North Korea demands recognition as nuclear arms state
A North Korean nuclear plant is seen before demolishing a cooling tower in Yongbyon
Tue Apr 23, 6:27 AM UTC
North Korea demanded on Tuesday that it be recognized as a nuclear weapons state, rejecting a U.S. condition that it agree to give up its nuclear arms program before talks can begin.
After weeks of tension on the Korean peninsula, including North Korean threats of nuclear war, the North has in recent days begun to at least talk about dialogue in response to calls for talks from both the United States and South Korea.
The North's Rodong Sinmun newspaper rejected as groundless and unacceptable the U.S. and South Korean condition that it agrees to dismantle its nuclear weapons and suspend missile launches.
"If the DPRK sits at a table with the U.S., it has to be a dialogue between nuclear weapons states, not one side forcing the other to dismantle nuclear weapons," the newspaper said, referring to the North by its official name, the Democratic People's Republic of Korea.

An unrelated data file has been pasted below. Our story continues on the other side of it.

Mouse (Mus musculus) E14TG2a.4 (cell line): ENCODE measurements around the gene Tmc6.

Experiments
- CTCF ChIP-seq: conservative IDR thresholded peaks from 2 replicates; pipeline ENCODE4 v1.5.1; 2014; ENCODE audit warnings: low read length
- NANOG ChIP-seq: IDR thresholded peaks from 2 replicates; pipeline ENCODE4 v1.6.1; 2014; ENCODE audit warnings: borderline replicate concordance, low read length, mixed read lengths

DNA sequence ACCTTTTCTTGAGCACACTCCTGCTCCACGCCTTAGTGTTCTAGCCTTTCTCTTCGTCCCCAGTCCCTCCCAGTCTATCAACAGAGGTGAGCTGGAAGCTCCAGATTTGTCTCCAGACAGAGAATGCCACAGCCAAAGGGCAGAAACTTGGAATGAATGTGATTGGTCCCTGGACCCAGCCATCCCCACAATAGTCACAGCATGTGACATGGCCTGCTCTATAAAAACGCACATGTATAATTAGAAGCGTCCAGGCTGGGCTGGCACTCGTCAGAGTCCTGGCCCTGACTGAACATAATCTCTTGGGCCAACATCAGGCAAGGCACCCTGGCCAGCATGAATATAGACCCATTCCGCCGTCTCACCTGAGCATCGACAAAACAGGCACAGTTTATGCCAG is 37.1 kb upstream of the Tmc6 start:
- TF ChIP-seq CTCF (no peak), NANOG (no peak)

A White House spokesman said this month North Korea would need to show it was serious about abandoning its nuclear ambitions for talks to be meaningful.
North Korea signed a denuclearization-for-aid deal in 2005 but later backed out of that pact. It now says its nuclear arms are a "treasured sword" that it will never give up.
It conducted its third nuclear test in February.
That triggered new U.N. sanctions which in turn led to a dramatic intensification of North Korea's threats of nuclear strikes against South Korea and the United States.
But in a sign the hostility was easing, North Korea last Thursday offered the United States and South Korea a list of conditions for talks, including the lifting of U.N. sanctions.
The United States responded by saying it awaited "clear signals" that North Korea would halt its nuclear weapons activities.
North Korea has a long record of making threats to secure concessions from the United States and South Korea, only to repeat the process later. Both the United States and the South have said in recent days that the cycle must cease.
(Reporting by Robert Birsel; Editing by Sanjeev Miglani)